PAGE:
Why Indonesian coal is best avoided

Author: | Published: 22 Oct 2012
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Foreign investors should buy into Indonesia's coal market with caution.

Panelists on the IFLR Indonesia Forum 'M&A Structuring' session complained regulatory revisions to Indonesia's 2009 mining law had fostered uncertainty in the sector in significantly extending the divestment requirements within the regime.

The 2012 government regulation 24 (GR24) requires foreign investors to follow a tiered divestment process. In the sixth year of acquisition an asset must first be offered to central government then to provincial and municipal entities, followed by state owned enterprises, public and finally private companies. The move has significantly complicated the mining investment process for overseas buyers.

But Ancora International's general counsel Nicholas Serwer suggested that prospective investors in Indonesia’s coal sector should be aware that there are uncertainties as to how several details of the regulatory regime may be implemented in practice. “They should also note that the upcoming election cycle may present uncertainties for the sector,” he said.

Others warned the coal sector was high risk. One panelist said the sector could very quickly become a political football. “It's very easy for politicians to make nationalistic hay out of it, and say if foreigners don't come in so be it because it's our coal,” he said.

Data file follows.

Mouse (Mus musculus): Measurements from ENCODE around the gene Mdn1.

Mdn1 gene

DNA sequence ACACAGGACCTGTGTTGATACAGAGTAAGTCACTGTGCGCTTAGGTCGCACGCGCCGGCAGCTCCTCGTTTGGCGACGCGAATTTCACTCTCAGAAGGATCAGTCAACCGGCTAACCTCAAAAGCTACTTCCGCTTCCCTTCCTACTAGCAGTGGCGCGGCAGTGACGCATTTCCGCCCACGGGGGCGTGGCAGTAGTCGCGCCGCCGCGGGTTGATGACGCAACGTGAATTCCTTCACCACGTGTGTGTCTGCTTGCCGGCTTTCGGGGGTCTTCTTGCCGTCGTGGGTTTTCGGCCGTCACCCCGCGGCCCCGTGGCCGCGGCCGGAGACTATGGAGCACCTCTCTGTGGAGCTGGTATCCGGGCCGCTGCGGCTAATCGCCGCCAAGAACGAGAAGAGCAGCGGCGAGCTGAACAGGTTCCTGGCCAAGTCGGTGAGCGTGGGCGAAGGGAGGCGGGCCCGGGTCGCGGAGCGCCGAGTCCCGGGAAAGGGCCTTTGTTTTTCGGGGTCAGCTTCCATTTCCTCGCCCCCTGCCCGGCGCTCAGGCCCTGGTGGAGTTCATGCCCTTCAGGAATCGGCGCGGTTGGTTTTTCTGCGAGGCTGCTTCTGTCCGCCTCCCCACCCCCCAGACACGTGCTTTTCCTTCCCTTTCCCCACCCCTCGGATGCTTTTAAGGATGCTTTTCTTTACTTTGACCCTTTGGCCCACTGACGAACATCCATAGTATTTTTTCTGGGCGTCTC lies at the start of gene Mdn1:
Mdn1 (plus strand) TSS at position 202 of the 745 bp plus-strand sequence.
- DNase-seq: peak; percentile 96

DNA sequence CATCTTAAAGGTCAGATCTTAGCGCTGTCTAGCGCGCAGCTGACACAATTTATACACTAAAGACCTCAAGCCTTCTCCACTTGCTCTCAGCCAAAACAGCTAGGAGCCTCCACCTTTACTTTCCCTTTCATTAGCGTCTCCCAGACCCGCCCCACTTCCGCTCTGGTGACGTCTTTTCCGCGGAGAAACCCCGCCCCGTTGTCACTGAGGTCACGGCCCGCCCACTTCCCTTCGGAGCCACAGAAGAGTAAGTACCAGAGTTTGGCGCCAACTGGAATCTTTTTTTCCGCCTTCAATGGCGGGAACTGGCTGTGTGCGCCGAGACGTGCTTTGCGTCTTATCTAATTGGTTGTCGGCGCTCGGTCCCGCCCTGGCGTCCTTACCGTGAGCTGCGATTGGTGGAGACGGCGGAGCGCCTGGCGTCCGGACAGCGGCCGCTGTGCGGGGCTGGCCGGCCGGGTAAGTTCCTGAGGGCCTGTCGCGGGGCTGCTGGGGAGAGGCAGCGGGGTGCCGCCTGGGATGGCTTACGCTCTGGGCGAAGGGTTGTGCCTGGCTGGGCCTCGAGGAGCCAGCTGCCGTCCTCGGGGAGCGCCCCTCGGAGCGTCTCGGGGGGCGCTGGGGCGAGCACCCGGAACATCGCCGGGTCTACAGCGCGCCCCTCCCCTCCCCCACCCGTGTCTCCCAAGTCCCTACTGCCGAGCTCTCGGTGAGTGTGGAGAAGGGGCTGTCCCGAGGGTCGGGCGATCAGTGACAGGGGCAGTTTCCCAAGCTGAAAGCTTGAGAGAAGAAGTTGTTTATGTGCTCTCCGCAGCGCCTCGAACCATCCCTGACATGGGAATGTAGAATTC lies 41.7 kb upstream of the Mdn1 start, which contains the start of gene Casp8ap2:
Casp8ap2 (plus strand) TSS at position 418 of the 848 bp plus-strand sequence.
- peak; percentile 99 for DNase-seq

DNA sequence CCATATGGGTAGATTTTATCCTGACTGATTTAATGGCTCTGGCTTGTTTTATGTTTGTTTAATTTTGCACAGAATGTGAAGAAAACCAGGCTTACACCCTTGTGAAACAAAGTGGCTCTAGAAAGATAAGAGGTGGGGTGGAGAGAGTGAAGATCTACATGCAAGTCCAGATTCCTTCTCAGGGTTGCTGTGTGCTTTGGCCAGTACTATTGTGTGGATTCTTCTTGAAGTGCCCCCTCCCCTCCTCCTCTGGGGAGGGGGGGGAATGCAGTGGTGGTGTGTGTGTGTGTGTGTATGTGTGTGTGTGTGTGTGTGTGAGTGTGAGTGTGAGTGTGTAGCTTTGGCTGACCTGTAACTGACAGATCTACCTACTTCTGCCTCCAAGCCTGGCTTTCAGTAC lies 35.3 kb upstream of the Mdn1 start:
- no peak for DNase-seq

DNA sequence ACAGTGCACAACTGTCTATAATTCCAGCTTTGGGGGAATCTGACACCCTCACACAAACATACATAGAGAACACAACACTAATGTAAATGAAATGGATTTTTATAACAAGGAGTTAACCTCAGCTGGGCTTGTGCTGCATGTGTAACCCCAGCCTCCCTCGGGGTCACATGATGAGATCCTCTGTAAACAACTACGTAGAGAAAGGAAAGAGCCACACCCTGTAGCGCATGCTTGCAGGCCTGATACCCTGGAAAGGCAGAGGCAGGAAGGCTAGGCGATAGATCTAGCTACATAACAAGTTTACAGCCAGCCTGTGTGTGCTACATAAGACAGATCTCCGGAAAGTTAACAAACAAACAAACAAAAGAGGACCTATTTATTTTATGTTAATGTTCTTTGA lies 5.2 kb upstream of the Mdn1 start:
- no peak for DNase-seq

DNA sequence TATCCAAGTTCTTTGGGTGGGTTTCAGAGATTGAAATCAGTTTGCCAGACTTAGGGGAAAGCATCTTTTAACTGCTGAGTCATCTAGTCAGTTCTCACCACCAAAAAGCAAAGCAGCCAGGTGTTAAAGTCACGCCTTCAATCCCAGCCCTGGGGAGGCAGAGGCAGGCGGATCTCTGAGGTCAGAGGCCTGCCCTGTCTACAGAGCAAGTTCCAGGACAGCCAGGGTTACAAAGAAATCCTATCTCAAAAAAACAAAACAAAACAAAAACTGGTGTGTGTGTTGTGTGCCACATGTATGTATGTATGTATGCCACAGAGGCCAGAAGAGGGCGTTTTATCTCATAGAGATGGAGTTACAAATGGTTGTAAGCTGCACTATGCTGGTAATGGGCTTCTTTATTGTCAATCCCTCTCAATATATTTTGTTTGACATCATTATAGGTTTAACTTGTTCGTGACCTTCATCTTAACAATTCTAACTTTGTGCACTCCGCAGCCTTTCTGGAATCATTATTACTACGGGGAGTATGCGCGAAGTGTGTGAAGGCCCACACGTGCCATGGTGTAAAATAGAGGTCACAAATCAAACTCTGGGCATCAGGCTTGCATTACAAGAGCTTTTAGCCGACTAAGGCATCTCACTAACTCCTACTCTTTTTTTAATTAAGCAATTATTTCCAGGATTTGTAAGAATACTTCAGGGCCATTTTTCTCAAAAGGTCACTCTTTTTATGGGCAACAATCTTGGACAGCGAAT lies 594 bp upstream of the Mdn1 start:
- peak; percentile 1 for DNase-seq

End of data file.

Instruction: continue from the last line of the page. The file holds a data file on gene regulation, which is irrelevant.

"Combine that with the number of regulatory requirements swirling around the sector presently, and the fact that coal prices are dropping with no immediate prospect for them to be turning round, I think it's fair to predict we are maybe heading into quiet period for coal," the panelist said.

O' Melveny & Myers' Joel Hogarth said GR24 had significantly deterred foreign investors from the market.

"Regulators should consult before simply pinging rules out into market," he said. "Regulations are being issued in a way that is absolutely haphazard and the result is chaotic. Clients are now questioning whether they want to invest in the sector at all."

O' Melveny & Myers' Siew Kam Boon agreed there were a lot of unclear areas in Indonesia's current mining law regime. She recommended regulators interpret such uncertainties in a way that scaled back on some of the harsher recent legislative changes.

Nonetheless, Hogarth, Boon and Serwer agreed the regulatory treatment of the banking sector had developed much more favourably.

See also

‘How to improve Indonesian corporate governance’ http://www.iflr.com/Article/3098348/Search/Results/How-to-improve-Indonesian-corporate-governance.html

‘The Indonesian M&A structuring quirks to watch out for’ http://www.iflr.com/Article/2939252/The-Indonesian-M-A-structuring-quirks-to-watch-out-for.html

‘Is MIST the new BRIC?’ http://www.iflr.com/Article/3093823/Is-MIST-the-next-BRIC.html

‘The corporate governance issues changing Asian governance funds’ http://www.iflr.com/Article/3093903/The-corporate-governance-issues-changing-Asian-funds.html